School Milk

Yesterday the papers were full of the news that Michael Gove has announced the return of school milk for all pupils. Semi-skimmed milk must be available to all primary and secondary pupils at some point during the school day (although not necessarily for free), while fruit juice consumption will be reduced. In addition deep-fried, battered or breadcrumb-coated foods will be limited to twice a week, and schools will not be allowed to offer sweets and chocolates in canteens or tuck shops. Salt-shakers will be banned and schools will have to serve a meagre (but nevertheless better than what is currently on offer in many places) three different types of fruit and vegetables over the course of the school week. Cakes, biscuits and desserts will still be allowed at lunchtime.

While this clearly represents a good effort in the right general direction (less sugar, less salt, less fat, more fruit and vegetables), it still falls woefully short on many counts. For now though, I’m going to focus on milk:

The Daily Mail reported that “officials believe it forms a key part of a healthy diet. They also hope the measure will slash pupils’ consumption of fruit juices, with their high sugar content.” Perhaps more telling however, is the slipped-in comment that “it is hoped making small cartons available will encourage more pupils to make a habit of drinking it.”

Why? School milk is not a public health initiative: it is a particularly insidious form of marketing. If you don’t believe me, check out the Dairyco website where they state that “The School Milk Project continues to be a key consumer communications activity for Dairyco, helping to promote the positive image of milk and dairy farming.” Dairy companies must be rubbing their hands in glee at the growing anti-sugar lobby that is placing the blame for obesity and chronic disease firmly at sugar’s feet (it is but one part of the jigsaw, imo). Also in the Daily Mail article: “Under the guidelines, fruit juice will be restricted to one 150ml glass per day from January amid growing evidence of the damaging effect of its rich natural sugars on children’s developing teeth. Many nutritionists now recommend that children are only allowed one small glass of fruit juice per week as a treat.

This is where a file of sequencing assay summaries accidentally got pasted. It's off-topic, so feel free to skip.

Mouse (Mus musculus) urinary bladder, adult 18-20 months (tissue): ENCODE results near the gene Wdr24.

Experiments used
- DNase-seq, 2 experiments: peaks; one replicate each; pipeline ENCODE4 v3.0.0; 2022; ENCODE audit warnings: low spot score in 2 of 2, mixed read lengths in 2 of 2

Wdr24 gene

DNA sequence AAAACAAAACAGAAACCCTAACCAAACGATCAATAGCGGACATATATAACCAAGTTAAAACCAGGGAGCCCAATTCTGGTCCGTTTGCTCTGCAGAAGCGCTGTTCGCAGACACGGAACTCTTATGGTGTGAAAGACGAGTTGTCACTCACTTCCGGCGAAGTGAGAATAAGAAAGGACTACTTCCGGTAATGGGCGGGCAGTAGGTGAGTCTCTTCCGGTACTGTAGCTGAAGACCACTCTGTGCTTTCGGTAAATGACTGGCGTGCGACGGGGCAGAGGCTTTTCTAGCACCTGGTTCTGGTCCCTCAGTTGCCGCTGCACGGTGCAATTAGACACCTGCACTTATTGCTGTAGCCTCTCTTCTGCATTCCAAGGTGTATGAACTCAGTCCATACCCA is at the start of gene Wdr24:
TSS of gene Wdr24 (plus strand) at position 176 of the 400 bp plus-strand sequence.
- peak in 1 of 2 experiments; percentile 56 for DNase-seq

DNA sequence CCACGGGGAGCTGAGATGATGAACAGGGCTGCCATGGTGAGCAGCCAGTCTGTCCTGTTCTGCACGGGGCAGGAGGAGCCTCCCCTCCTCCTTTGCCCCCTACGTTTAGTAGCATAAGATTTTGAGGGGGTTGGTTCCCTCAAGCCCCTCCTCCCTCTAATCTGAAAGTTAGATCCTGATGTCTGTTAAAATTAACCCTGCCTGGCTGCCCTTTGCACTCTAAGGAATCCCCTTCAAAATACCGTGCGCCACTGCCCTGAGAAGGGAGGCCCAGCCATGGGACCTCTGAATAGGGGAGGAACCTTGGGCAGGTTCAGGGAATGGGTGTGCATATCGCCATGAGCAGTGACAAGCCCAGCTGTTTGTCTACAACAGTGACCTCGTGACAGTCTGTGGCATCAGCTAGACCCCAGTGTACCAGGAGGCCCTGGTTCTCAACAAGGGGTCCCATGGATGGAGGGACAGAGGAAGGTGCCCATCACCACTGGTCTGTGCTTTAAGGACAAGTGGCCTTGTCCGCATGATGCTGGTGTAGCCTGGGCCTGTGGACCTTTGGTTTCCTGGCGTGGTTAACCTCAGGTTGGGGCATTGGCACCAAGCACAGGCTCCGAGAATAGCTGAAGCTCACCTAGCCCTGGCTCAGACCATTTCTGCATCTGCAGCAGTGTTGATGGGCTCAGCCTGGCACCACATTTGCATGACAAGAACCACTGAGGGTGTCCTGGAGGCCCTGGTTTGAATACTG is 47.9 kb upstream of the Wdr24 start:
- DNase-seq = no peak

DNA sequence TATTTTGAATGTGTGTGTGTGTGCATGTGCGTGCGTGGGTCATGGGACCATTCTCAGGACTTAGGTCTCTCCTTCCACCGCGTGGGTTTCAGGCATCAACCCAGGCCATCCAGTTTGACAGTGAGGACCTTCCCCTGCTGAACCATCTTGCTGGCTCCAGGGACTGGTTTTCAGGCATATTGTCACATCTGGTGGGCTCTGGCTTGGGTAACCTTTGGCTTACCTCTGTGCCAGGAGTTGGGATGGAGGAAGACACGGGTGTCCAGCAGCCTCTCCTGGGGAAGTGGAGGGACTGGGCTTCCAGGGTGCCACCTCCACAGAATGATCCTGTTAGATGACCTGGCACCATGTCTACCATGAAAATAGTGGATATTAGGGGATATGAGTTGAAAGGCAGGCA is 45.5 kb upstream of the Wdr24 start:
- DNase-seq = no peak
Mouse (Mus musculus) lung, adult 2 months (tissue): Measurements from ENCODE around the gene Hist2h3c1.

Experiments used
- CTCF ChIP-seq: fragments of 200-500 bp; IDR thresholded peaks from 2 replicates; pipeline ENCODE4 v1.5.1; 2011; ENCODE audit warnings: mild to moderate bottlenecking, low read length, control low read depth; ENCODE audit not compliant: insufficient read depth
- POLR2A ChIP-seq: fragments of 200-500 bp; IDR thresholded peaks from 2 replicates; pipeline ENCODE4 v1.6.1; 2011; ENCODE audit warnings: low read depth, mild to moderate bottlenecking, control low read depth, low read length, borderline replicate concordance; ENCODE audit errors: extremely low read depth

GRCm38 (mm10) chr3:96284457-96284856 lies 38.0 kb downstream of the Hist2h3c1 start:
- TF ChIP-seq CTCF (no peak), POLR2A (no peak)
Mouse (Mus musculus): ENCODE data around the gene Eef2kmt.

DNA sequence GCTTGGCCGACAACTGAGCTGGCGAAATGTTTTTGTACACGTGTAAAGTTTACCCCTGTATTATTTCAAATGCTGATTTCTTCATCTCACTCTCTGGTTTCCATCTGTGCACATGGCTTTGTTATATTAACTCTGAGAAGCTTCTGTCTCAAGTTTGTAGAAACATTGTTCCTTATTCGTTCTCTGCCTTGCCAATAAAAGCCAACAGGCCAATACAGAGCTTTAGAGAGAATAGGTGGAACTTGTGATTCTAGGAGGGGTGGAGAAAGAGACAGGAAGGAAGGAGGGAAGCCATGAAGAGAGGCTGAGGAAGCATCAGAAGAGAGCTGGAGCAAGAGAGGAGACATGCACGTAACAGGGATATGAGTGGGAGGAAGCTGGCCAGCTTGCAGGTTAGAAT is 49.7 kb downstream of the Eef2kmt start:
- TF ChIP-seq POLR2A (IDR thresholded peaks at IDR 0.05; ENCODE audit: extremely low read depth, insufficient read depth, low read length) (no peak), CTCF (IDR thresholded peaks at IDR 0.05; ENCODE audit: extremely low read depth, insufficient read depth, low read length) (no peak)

I will be writing more about dental care in children soon, but for now let me just say that I was relieved last week when the dentist declared that my girls had 20 perfect teeth each, and they drink fruit juice or eat dried fruit several times a day (good oral hygiene makes all the difference). I have also commented previously on the fact that what is generally termed “juice” in everyday language is a highly variable thing. Pasteurised juices made from concentrate or not-from-concentrate, even if they don’t include added sugars (which many do, and still pass off as juice or juice drink) or artificial additives, are very sweet and nutritionally inferior in comparison to their freshly-squeezed cousins. I’m not suggesting that schools serve freshly-squeezed juices, although it would be great if they did, but I do want to acknowledge that there is a difference. Green juice is of course the best and a good way to get an additional nutrient-punch in addition to eating a wide range of whole fruits and vegetables.

Anyway back to milk. I’m going to try not to re-invent the wheel, as many, many commentators have written and spoken at length about the health-risks associated with cow’s milk consumption. I’ll make a few points, and offer up some links for further exploration. Here is my understanding to date:

  • Around 70% of the world’s population do not drink milk of any sort after weaning (although many cultures practice extended breastfeeding well into the pre-school years).
  • No other mammalian species on Earth drinks the milk of another species, but all of them have bones and most of them have teeth.
  • The rate of hip fracture (resulting from osteoporosis) in countries worldwide shows a strong correlation with calcium consumption (yes, that means that as calcium consumption goes UP, hip fracture rates go UP too.